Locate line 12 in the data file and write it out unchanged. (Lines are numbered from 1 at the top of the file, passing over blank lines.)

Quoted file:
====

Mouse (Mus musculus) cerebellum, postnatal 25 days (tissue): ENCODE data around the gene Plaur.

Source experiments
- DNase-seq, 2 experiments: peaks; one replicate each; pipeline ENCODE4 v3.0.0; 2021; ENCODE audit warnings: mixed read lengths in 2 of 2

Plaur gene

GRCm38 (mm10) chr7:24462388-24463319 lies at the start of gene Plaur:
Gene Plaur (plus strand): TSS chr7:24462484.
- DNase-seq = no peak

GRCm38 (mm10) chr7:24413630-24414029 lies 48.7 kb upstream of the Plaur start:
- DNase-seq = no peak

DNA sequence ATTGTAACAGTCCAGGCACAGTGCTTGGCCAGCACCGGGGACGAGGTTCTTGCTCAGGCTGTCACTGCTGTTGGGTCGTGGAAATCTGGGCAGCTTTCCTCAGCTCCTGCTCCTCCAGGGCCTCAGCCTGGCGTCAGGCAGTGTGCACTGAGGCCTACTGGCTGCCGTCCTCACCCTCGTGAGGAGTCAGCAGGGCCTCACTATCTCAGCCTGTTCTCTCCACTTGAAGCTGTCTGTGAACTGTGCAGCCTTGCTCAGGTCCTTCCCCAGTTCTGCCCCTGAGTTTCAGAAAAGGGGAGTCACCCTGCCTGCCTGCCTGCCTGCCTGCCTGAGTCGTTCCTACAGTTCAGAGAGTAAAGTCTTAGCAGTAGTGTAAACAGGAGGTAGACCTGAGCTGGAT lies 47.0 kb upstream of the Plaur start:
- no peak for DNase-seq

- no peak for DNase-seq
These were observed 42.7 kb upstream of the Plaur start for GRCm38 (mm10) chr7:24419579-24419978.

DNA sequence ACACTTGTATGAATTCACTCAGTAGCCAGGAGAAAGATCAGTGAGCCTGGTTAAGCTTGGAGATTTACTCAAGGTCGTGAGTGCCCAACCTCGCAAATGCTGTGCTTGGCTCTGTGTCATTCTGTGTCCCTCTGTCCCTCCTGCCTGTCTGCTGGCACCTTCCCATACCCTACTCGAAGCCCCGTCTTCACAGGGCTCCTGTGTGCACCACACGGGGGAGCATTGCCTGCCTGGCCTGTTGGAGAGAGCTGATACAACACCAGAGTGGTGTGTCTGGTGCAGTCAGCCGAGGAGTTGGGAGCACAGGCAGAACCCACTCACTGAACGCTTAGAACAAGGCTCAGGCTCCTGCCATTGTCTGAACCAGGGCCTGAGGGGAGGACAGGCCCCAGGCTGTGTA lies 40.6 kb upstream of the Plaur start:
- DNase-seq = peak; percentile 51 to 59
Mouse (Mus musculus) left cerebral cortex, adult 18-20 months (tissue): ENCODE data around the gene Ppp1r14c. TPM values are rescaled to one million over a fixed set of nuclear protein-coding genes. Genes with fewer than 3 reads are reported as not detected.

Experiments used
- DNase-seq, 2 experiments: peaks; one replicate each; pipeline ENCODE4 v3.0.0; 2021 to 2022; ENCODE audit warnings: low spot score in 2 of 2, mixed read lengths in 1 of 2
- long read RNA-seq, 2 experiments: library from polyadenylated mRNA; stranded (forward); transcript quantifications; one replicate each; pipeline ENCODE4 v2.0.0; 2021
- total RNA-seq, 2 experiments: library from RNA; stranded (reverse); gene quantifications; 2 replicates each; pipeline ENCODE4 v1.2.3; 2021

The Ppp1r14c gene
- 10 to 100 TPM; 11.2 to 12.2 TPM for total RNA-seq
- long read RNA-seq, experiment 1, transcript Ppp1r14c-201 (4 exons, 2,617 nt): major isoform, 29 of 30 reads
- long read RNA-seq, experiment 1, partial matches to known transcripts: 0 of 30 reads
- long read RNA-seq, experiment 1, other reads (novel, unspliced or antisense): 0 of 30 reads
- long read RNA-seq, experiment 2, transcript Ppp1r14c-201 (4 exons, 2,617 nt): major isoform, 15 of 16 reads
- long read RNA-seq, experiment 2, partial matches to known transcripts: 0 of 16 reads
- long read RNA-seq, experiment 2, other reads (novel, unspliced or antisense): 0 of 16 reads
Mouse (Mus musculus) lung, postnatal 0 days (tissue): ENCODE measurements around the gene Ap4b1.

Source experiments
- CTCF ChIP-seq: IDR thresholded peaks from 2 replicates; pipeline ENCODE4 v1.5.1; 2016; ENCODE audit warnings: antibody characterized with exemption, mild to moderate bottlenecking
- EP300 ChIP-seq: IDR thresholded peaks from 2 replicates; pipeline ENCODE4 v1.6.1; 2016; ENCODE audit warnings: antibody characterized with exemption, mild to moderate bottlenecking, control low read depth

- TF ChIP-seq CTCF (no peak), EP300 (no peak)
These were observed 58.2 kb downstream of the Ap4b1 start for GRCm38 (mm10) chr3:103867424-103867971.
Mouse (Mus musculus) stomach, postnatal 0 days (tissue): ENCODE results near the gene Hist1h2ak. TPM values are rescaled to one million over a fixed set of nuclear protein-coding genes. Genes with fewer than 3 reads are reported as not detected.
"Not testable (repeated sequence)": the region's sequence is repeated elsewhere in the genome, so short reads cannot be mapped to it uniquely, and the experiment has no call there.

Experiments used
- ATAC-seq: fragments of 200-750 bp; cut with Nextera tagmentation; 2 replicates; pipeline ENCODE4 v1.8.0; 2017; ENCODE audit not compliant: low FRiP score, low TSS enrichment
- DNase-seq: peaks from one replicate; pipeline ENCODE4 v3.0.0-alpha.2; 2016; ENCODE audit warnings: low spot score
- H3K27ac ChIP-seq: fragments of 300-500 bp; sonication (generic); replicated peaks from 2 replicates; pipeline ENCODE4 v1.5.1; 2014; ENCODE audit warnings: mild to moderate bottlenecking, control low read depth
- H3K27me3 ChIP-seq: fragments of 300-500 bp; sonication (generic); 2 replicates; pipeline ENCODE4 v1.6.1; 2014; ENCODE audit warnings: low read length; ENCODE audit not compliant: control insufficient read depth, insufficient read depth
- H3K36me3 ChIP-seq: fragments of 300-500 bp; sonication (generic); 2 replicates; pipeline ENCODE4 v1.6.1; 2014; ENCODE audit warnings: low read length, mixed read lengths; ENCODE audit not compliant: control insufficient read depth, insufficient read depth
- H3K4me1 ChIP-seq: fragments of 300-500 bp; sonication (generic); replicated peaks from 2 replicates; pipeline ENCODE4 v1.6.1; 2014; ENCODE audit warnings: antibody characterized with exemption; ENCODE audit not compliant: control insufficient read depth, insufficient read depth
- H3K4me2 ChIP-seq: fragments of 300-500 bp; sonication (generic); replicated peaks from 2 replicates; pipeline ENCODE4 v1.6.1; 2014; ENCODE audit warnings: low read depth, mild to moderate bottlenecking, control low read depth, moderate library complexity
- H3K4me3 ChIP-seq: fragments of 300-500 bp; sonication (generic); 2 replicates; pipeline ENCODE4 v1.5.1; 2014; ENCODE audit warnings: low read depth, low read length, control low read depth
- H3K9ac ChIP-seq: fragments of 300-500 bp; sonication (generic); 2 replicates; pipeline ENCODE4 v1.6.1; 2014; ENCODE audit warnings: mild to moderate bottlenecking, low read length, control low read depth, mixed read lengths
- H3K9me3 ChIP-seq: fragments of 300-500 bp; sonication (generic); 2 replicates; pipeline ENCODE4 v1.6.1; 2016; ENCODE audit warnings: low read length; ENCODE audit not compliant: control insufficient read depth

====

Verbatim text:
- no peak for DNase-seq